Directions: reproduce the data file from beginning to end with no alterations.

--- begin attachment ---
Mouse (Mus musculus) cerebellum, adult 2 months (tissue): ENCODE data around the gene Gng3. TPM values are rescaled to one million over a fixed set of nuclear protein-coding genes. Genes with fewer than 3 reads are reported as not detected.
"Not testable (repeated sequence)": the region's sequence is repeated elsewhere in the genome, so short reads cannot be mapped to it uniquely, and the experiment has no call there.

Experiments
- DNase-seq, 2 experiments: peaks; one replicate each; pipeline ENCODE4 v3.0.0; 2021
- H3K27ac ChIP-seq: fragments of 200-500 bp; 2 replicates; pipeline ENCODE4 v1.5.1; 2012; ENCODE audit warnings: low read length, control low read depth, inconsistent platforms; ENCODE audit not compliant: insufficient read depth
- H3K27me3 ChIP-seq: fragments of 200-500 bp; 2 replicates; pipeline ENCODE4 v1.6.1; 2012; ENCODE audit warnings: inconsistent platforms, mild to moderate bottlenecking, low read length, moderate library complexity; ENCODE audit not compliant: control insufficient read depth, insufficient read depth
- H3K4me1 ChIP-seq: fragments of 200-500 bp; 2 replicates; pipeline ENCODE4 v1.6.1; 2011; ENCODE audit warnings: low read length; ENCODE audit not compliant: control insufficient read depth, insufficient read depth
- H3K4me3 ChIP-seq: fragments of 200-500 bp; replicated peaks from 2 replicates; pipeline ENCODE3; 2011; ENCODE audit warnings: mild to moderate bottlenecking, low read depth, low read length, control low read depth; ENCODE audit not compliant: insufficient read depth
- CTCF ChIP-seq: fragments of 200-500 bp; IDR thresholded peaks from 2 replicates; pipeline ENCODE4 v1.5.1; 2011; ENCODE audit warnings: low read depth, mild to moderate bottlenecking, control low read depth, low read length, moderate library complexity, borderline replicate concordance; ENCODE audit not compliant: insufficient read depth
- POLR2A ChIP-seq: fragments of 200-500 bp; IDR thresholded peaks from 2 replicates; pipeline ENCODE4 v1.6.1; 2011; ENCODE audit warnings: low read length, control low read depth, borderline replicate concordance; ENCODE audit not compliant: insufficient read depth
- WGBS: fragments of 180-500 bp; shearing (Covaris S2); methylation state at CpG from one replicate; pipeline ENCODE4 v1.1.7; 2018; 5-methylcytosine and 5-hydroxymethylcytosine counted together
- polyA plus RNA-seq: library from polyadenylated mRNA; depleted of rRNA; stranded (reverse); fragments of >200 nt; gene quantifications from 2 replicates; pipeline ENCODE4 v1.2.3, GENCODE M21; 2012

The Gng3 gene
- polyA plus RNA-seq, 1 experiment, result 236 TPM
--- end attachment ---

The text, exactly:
Mouse (Mus musculus) cerebellum, adult 2 months (tissue): ENCODE data around the gene Gng3. TPM values are rescaled to one million over a fixed set of nuclear protein-coding genes. Genes with fewer than 3 reads are reported as not detected.
"Not testable (repeated sequence)": the region's sequence is repeated elsewhere in the genome, so short reads cannot be mapped to it uniquely, and the experiment has no call there.

Experiments
- DNase-seq, 2 experiments: peaks; one replicate each; pipeline ENCODE4 v3.0.0; 2021
- H3K27ac ChIP-seq: fragments of 200-500 bp; 2 replicates; pipeline ENCODE4 v1.5.1; 2012; ENCODE audit warnings: low read length, control low read depth, inconsistent platforms; ENCODE audit not compliant: insufficient read depth
- H3K27me3 ChIP-seq: fragments of 200-500 bp; 2 replicates; pipeline ENCODE4 v1.6.1; 2012; ENCODE audit warnings: inconsistent platforms, mild to moderate bottlenecking, low read length, moderate library complexity; ENCODE audit not compliant: control insufficient read depth, insufficient read depth
- H3K4me1 ChIP-seq: fragments of 200-500 bp; 2 replicates; pipeline ENCODE4 v1.6.1; 2011; ENCODE audit warnings: low read length; ENCODE audit not compliant: control insufficient read depth, insufficient read depth
- H3K4me3 ChIP-seq: fragments of 200-500 bp; replicated peaks from 2 replicates; pipeline ENCODE3; 2011; ENCODE audit warnings: mild to moderate bottlenecking, low read depth, low read length, control low read depth; ENCODE audit not compliant: insufficient read depth
- CTCF ChIP-seq: fragments of 200-500 bp; IDR thresholded peaks from 2 replicates; pipeline ENCODE4 v1.5.1; 2011; ENCODE audit warnings: low read depth, mild to moderate bottlenecking, control low read depth, low read length, moderate library complexity, borderline replicate concordance; ENCODE audit not compliant: insufficient read depth
- POLR2A ChIP-seq: fragments of 200-500 bp; IDR thresholded peaks from 2 replicates; pipeline ENCODE4 v1.6.1; 2011; ENCODE audit warnings: low read length, control low read depth, borderline replicate concordance; ENCODE audit not compliant: insufficient read depth
- WGBS: fragments of 180-500 bp; shearing (Covaris S2); methylation state at CpG from one replicate; pipeline ENCODE4 v1.1.7; 2018; 5-methylcytosine and 5-hydroxymethylcytosine counted together
- polyA plus RNA-seq: library from polyadenylated mRNA; depleted of rRNA; stranded (reverse); fragments of >200 nt; gene quantifications from 2 replicates; pipeline ENCODE4 v1.2.3, GENCODE M21; 2012

The Gng3 gene
- polyA plus RNA-seq, 1 experiment, result 236 TPM